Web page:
How we got here | Political economics

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PAkistan inherited a tiny but transparent electricity sector from the British. It was operated mainly by the private sector. Electricity theft was unknown.

At the time of independence in 1947, total electricity generation in what is now Pakistan stood at 61 MW. It now exceeds 33,000 MW. Access to electricity was clearly a privilege, not a right. However, the prices were affordable. Electricity generation at that time was dominated by the private sector. Karachi received electricity from the private Karachi Electric Supply Company. There was a power station in Chaman and another in Peshawar. The Campbellpur Electric Supply Company was part of the Rawalpindi Electric Supply Company. The Multan Power Supply Company was operational. Together, these companies produced 61 MW of electricity.

The situation changed dramatically after the commissioning of the Mangla dam and then the Terbela dam, both built by the state with loans from the World Bank. Electricity production suddenly increased from just over 150 MW in 1965 to over 3,000 MW in 1973. The government then became the country’s main electricity supplier. The electricity sector was developed and financed by the national budget and the tariff was determined on the basis of the cost of production. The cost of financing the construction was not recovered from consumers. It turned out to be an unsustainable model.

Another largely overlooked fact was the mode of consumption. Electricity distribution companies continued to install transformers etc. depending on the load allowed in this area. The sanctioned charge of almost 80% of households was much lower than the actual consumption. It is common knowledge that few households owned air conditioners five decades ago. A large number of middle-class families now use air conditioners in the summer. Washing machines, especially automatic washing machines, were also rare in the 1970s. Today they are a common feature in urban homes. The microwave oven is another addition to the energy-consuming gadgets. With the increase in electronic gadgets, the actual load has increased. Only a fraction of consumers informed electricity distribution companies of the increased load. Accordingly, the sanctioned charge remained unchanged. It was left to distribution companies to upgrade transformers after complaints of frequent shutdowns due to overloading. Distributors still lack accurate data on the electrical load needed in the areas they serve. This results in erratic power and frequent damage to power supply equipment.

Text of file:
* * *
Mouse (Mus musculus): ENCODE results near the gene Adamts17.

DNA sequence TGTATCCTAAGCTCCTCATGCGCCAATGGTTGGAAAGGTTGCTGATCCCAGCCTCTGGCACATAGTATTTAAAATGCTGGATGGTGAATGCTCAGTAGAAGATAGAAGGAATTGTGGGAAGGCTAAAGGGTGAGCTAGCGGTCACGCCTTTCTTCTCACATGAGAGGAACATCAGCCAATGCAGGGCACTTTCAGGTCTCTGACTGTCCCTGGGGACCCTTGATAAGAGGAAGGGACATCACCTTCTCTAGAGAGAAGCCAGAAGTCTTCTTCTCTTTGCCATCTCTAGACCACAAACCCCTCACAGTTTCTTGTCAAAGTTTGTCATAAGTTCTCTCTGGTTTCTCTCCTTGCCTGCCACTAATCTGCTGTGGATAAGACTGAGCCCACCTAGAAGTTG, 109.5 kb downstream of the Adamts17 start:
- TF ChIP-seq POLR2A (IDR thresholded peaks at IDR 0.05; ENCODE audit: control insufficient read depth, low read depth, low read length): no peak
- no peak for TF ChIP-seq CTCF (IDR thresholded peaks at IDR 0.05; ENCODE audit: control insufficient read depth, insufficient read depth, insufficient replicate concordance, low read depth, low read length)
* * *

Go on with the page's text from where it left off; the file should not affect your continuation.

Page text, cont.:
The impact of power load changes can be judged by the fact that in 2010 it was calculated that mobile phone charging alone consumed 62 MW. Former PEPCO Chairman Basharat Ahmad Cheema estimates that after the skyrocketing use of cellphones, the current usage of cellphone charging is nearly 200MW. The steady increase in electricity demand has not been accompanied by increases in electricity generation capacity.

The state eventually added fuel oil plants to overcome the shortages, but that was not enough. During this time, the government’s finances came under severe strain and it was unable to add additional generating capacity from its resources. Then came the independent power producers. To attract investment in power generation, the state guaranteed that all of their output would be purchased at a fixed rate of return. The tariffs agreed with sovereign guarantees were applied at the beginning of the period to cover the financial cost of the projects plus the profit. The guaranteed rate of profit on the investment was over 18% (more than the interest paid by commercial banks on term deposits). The price was set in US dollars. This meant that with each devaluation of the rupee, the rupee rate would increase.